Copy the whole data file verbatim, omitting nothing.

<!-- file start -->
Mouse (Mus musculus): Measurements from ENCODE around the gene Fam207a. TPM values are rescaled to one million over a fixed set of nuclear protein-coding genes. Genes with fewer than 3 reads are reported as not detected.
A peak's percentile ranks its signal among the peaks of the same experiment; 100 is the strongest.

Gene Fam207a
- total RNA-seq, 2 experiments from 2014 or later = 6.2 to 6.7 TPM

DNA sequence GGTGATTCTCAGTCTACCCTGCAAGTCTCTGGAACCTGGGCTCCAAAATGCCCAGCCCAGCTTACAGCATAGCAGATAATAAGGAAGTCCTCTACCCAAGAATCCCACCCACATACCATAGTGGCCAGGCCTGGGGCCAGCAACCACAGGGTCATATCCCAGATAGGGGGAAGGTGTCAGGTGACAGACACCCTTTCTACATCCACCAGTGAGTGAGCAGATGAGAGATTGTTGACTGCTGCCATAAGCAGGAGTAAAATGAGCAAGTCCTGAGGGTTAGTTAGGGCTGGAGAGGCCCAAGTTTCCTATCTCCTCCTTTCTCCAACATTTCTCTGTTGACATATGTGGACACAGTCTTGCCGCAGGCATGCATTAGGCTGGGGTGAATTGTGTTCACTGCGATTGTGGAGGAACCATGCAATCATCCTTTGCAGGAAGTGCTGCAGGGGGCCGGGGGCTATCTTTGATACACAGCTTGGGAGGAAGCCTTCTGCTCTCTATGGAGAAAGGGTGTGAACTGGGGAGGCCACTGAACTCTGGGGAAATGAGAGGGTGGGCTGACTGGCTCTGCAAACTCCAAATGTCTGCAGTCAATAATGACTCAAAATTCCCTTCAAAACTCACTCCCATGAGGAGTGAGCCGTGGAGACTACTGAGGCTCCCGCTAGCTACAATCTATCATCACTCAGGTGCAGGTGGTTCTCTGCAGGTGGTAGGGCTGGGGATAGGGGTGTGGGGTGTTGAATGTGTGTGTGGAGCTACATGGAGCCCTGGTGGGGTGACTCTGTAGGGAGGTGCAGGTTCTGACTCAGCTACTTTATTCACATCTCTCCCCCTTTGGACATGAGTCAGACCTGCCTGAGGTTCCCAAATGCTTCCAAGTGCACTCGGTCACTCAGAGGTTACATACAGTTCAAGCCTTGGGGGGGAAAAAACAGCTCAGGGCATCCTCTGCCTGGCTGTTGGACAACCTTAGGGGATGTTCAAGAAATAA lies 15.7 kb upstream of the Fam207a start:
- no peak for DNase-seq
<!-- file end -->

Mouse (Mus musculus): Measurements from ENCODE around the gene Fam207a. TPM values are rescaled to one million over a fixed set of nuclear protein-coding genes. Genes with fewer than 3 reads are reported as not detected.
A peak's percentile ranks its signal among the peaks of the same experiment; 100 is the strongest.

Gene Fam207a
- total RNA-seq, 2 experiments from 2014 or later = 6.2 to 6.7 TPM

DNA sequence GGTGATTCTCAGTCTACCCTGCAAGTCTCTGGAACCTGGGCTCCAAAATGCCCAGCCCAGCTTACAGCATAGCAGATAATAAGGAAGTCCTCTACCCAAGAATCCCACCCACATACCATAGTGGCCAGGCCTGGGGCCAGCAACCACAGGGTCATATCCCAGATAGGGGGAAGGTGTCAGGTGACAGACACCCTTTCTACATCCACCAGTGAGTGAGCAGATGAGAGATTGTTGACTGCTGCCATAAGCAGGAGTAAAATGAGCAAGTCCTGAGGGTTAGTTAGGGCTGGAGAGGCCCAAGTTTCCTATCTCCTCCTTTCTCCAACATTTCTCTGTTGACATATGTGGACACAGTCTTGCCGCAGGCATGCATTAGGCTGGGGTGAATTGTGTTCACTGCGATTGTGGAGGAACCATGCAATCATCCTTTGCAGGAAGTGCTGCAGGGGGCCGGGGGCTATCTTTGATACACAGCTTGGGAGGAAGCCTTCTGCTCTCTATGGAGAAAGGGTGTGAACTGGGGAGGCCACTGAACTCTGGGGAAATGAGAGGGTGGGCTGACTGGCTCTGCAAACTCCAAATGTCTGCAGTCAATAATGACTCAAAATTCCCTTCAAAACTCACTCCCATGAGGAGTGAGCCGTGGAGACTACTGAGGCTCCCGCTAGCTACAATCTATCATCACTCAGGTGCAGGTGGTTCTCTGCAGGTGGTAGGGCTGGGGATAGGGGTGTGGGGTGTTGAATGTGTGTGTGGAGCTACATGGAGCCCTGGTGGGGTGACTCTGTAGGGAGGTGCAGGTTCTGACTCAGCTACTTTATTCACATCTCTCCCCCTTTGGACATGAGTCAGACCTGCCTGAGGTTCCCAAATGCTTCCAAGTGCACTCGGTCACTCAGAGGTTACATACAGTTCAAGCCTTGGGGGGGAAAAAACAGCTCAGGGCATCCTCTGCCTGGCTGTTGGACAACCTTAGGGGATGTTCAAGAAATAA lies 15.7 kb upstream of the Fam207a start:
- no peak for DNase-seq